Aged care peak bodies are stepping up their advocacy over more than 18 months of online claiming issues with the Department of Human Services, which one peak says has resulted in millions of dollars in outstanding payments for some providers.

Aged and Community Services Australia (ACSA) is seeking financial compensation for its members, while Leading Age Services Australia (LASA) is demanding an apology from the Minister for Human Services Marise Payne for the cost and inconvenience caused to providers and clients.

ACSA wrote to Minister Payne on Tuesday to advise that its members continued to experience issues with the DHS online payment and means-testing system and that outstanding amounts owed to individual providers ran from $20,000 to $3 million, with several at the higher end and some dating back to 2013/14.

About 30 per cent of ACSA members are having cash flow problems as a result of the ongoing issues, several reported a significant increase in staff time spent engaging with Medicare to resolve issues, and new reports indicate reconciliation issues, which are further increasing stress among administration staff, according to the letter.

ACSA said the ongoing issues had “serious implications for aged care providers” and listed a three-and-a-half page summary of issues experienced by aged care providers and the subsequent emails and telephone calls needed to resolve issues.

John Kelly
John Kelly

The peak body said it had sent in excess of 500 emails on behalf of members to senior staff in DHS for problem resolution in addition to raising these issues with DSS and Senator Mitch Fifield’s office on several occasions over the past 18 months.

CEO John Kelly asked Minister Payne and her department to work with ACSA to resolve the ongoing issues, to provide debt recovery for outstanding amounts as well as compensation for lost interest and additional staff time.

“ACSA will also be advising members to pursue the assistance of the Commonwealth Ombudsman if the formal complaint and issues are not dealt with in a timely satisfactory manner by DHS,” Adjunct Professor Kelly said in the letter.

Meanwhile, DHS announced on Wednesday that the new Aged Care Online Services platform for home care was available to all home care providers following a pilot involving with several organisations.

LASA CEO Patrick Reid welcomed the launch and encouraged home care providers to use the new system to realise the benefits of streamlined payments and reconciliation.

However, he called on Minister Payne to acknowledge the cost, administration burden, and inconvenience to aged care providers and clients resulting from the ongoing issues, including those with home care payments and means-testing assessments.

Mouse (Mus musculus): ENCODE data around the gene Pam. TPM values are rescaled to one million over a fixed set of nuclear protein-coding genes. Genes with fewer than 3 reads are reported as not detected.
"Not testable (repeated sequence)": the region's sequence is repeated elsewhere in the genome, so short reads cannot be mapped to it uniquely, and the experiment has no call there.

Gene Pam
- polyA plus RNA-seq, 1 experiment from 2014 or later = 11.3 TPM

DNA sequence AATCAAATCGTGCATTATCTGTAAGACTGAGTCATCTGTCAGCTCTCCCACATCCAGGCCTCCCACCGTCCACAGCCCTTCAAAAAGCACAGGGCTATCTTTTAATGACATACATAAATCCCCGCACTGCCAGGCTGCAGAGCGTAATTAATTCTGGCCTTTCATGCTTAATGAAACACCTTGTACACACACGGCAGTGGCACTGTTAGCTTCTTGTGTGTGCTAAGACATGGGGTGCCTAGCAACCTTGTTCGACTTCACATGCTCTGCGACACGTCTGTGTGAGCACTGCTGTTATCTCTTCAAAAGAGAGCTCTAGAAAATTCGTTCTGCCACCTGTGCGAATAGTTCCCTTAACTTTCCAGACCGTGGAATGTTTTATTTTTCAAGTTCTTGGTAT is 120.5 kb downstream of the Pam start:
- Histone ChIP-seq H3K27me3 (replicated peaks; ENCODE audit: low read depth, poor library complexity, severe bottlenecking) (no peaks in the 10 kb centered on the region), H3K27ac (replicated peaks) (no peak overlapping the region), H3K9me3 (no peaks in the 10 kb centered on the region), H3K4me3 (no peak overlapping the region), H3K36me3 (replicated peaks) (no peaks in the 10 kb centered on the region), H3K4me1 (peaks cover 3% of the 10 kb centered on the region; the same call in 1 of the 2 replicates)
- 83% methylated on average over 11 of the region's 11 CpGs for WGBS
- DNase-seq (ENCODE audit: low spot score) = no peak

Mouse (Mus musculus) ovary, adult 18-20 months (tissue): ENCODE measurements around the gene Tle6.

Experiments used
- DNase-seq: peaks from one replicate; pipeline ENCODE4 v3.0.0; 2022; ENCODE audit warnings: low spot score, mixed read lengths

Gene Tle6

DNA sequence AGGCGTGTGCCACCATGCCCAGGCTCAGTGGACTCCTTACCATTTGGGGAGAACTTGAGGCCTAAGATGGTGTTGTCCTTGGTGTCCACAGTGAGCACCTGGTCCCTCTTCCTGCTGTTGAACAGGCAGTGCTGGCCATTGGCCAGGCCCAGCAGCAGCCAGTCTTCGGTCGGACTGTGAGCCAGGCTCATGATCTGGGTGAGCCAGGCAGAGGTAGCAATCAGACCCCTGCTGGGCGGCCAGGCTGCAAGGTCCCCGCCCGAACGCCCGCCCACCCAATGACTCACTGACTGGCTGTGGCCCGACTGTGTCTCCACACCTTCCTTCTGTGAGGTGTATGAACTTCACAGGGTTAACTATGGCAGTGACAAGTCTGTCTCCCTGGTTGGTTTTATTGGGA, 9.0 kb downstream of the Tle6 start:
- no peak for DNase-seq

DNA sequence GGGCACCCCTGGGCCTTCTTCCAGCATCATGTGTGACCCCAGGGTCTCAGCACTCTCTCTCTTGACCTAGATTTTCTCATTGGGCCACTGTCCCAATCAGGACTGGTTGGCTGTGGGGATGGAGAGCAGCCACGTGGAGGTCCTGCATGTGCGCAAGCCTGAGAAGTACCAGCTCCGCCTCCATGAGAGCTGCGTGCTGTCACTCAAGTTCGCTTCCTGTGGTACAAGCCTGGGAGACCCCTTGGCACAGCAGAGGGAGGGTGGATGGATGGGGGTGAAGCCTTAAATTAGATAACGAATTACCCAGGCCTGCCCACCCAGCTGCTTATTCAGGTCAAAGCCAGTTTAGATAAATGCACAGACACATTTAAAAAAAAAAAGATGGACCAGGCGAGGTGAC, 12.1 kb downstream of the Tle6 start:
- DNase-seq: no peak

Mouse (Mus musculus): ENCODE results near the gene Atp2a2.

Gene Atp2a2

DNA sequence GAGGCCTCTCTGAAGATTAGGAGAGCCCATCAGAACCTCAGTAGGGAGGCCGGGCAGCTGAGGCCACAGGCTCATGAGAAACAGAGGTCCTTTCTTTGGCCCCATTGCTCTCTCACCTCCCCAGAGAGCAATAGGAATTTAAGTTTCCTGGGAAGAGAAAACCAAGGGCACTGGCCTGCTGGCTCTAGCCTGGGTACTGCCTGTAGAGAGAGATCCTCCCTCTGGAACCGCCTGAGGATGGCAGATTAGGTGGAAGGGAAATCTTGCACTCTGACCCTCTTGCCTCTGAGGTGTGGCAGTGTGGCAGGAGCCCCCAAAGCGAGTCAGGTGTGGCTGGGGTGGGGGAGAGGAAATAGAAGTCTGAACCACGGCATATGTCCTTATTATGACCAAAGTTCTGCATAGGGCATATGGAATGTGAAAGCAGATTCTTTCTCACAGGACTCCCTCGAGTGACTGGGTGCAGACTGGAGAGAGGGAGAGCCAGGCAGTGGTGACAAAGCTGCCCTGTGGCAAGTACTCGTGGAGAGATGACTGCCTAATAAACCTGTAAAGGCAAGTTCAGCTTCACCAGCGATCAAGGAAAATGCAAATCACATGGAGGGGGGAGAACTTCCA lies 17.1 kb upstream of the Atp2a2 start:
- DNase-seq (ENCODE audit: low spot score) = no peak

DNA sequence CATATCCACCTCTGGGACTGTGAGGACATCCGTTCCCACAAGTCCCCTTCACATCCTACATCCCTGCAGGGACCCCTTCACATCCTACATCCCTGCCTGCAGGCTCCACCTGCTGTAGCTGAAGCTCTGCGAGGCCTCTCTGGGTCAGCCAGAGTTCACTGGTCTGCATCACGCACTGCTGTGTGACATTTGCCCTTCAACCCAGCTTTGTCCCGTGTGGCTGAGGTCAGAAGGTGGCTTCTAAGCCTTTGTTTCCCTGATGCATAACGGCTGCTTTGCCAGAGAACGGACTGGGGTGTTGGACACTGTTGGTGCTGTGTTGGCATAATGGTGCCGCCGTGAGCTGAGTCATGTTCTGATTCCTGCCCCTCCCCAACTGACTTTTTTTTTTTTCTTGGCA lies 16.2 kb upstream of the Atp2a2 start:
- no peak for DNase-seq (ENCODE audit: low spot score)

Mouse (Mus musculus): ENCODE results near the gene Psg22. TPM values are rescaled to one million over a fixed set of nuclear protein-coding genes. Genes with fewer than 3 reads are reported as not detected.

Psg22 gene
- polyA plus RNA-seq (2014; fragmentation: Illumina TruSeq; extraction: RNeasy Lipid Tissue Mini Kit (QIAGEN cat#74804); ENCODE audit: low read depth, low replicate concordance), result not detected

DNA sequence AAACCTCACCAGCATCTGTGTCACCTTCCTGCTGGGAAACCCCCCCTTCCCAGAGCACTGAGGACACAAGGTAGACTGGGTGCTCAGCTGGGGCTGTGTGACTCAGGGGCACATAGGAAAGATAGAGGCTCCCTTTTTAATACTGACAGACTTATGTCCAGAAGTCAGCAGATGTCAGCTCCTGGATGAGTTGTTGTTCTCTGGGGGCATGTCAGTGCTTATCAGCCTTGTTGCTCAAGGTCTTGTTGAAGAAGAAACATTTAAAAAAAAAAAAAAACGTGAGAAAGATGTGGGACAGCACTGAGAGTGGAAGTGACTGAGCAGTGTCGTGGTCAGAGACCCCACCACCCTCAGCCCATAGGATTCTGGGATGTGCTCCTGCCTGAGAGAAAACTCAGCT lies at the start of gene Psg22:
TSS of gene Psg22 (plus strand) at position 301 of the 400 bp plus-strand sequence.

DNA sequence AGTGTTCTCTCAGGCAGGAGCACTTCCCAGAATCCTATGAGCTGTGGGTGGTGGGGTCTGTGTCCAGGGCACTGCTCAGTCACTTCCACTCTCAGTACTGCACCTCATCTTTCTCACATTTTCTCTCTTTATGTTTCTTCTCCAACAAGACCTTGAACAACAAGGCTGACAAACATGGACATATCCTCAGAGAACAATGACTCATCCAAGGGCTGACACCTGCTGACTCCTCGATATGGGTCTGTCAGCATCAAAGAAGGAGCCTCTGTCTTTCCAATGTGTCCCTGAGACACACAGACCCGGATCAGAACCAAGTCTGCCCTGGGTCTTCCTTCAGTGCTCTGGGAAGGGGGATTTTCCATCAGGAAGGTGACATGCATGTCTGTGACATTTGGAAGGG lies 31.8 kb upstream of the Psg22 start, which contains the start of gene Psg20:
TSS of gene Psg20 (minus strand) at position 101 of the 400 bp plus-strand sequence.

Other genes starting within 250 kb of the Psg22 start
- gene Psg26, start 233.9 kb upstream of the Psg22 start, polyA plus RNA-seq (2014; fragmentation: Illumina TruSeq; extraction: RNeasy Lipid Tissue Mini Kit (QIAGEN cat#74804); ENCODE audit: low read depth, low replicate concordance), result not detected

Patrick Reid
Patrick Reid

System failures of this scale would not be tolerated in any other industry, Mr Reid said.

“For two years providers have absorbed the cost, time and inconvenience of operating without a functioning claims system.

“The impact of this should not be ignored or under-estimated, and the absence of an apology from the Minister to both providers and their clients is further proof that aged care does not rank highly in this government’s priorities,” Mr Reid said.

Australian Ageing Agenda has sought a response from Minister Payne’s office and an update on system problems from both DHS and DSS.

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3 Comments

  1. Add in My Aged Care and AUSKey to the litany of computerised disasters implemented by the Department.
    Would hate to think of the additional costs being spent on all of these wonderful new systems designed to make life easier for consumers and providers.
    Roll on red tape reduction!

  2. Very Frustrated, this last 12 months or so have been the most stressful chasing payments/ chasing financial assessments/ trying to replace clients/answering questions about lack of availability of Level 3 / 4 services- this list is endless.
    Changing the systems in the real world are quite different to theoretical practice.
    Small organisations are again at a disadvantage in many ways.
    Then when we thought it couldn’t get much worse- the amount of wasted time trying to use and refer people to the My Aged Care ( one person didn’t even know what an ACCR was).
    We are fortunate to have caring and trained staff and continue to provide very good service out there in the community despite all the other obstacles that have been thrown at us.
    This all impacts on staff morale and It appears more and more that Aged care staff are not valued.

  3. Stand-alone regional providers are already at the mercy of whomever deigns to pick up the call at Centrelink…if you can get anyone to respond at all! Likewise the email address serves no purpose whatsoever.
    All of this detracts from our mission to provide the best possible care to our residents!
    We can’t do that if we’re spending countless hours on hold and not getting what we are rightfully owed in critical funding dollars.
    This department appears to answer to no one.
    Can you imagine the uproar if the Tax Office decided to withhold payment of a refund for two years?!

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